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U.S. Department of State

Diplomacy in Action

Burundi


Bureau of Democracy, Human Rights, and Labor
Report
September 13, 2011

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The constitution and other laws and policies protect religious freedom and, in practice, the government generally enforced these protections.

The government generally respected religious freedom in law and in practice. There was no change in the status of respect for religious freedom by the government during the reporting period.

There were no reports of societal abuses or discrimination based on religious affiliation, belief, or practice.

The U.S. government discusses religious freedom with the government as part of its overall policy to promote human rights.

Section I. Religious Demography

The country has an area of 10,747 square miles and a population of 8.6 million. Although reliable statistics on the size of various religious groups are not available, sources estimate Roman Catholics to be 60 percent of the population, members of indigenous religious groups 20 percent, and Protestants 15 percent. The Muslim population is estimated to be between 2 and 5 percent, the majority of whom live in urban areas. Sunnis make up the majority of Muslims; the remainder are Shia.

Section II. Status of Government Respect for Religious Freedom

Legal/Policy Framework

Please refer to Appendix C in the Country Reports on Human Rights Practices for the status of the government's acceptance of international legal standards http://www.state.gov/j/drl/rls/hrrpt/2010/appendices/index.htm.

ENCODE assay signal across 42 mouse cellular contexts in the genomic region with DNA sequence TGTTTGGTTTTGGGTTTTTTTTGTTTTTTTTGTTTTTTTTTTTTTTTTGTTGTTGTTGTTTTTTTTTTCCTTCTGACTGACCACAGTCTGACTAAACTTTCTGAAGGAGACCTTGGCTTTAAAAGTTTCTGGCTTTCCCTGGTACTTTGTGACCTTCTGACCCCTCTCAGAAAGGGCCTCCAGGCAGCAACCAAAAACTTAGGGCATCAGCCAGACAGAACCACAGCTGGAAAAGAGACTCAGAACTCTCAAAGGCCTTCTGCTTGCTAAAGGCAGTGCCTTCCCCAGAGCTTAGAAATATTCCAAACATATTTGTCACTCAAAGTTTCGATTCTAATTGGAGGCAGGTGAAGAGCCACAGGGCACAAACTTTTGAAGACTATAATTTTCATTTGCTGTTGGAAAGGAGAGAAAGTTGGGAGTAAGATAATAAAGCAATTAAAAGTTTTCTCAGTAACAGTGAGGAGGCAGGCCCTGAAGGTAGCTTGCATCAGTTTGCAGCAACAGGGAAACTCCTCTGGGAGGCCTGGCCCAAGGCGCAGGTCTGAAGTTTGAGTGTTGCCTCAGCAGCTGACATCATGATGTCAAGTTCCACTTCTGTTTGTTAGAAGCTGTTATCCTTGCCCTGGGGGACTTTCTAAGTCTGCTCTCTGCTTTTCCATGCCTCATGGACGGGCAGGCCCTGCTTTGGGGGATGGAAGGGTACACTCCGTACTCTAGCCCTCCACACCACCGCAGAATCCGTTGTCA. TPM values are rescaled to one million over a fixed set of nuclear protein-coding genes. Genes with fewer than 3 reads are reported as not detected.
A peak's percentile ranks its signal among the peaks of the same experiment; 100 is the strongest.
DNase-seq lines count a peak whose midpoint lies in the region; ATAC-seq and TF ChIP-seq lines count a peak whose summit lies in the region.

The constitution and other laws and policies protect religious freedom and, in practice, the government generally enforced these protections. Discrimination on the basis of religious conviction is prohibited.

A 1992 law covering nonprofit organizations, including religious groups, is the basis for the recognition and registration of religious bodies. The government requires religious groups to register with the Ministry of the Interior. Each association of a religious nature must file the denomination or affiliation of the institution, a copy of its bylaws, the address of its headquarters in the country, an address abroad if the local institution is a subsidiary, and information about the association's governing body and legal representative. It usually takes between two and four weeks for the ministry to process a registration request. During the reporting period, the ministry did not refuse any requests for registration.

Although a representative of a religious institution can be jailed for six months to five years for failing to comply with these instructions, the ministry has not penalized any religious representatives in recent years.

While there was no law that accorded tax exemptions to religious groups, the Ministry of Finance often negotiates waivers of taxes on religious articles or goods imported by religious institutions that were destined for social development purposes. There was no indication of religious bias in the awarding of such exemptions.

The government observes the following religious holidays as national holidays: Ascension Day, the Feast of the Assumption, Eid al-Fitr, Eid al-Adha (Eid al-Qurban), All Saints' Day, and Christmas.

Restrictions on Religious Freedom

The government generally respected religious freedom in law and in practice. There was no change in the status of respect for religious freedom by the government during the reporting period.

There were no reports of abuses, including religious prisoners or detainees, in the country.

Section III. Status of Societal Actions Affecting Enjoyment of Religious Freedom

There were no reports of societal abuses or discrimination based on religious affiliation, belief, or practice.

Section IV. U.S. Government Policy

The U.S. government discusses religious freedom with the government as part of its overall policy to promote human rights.



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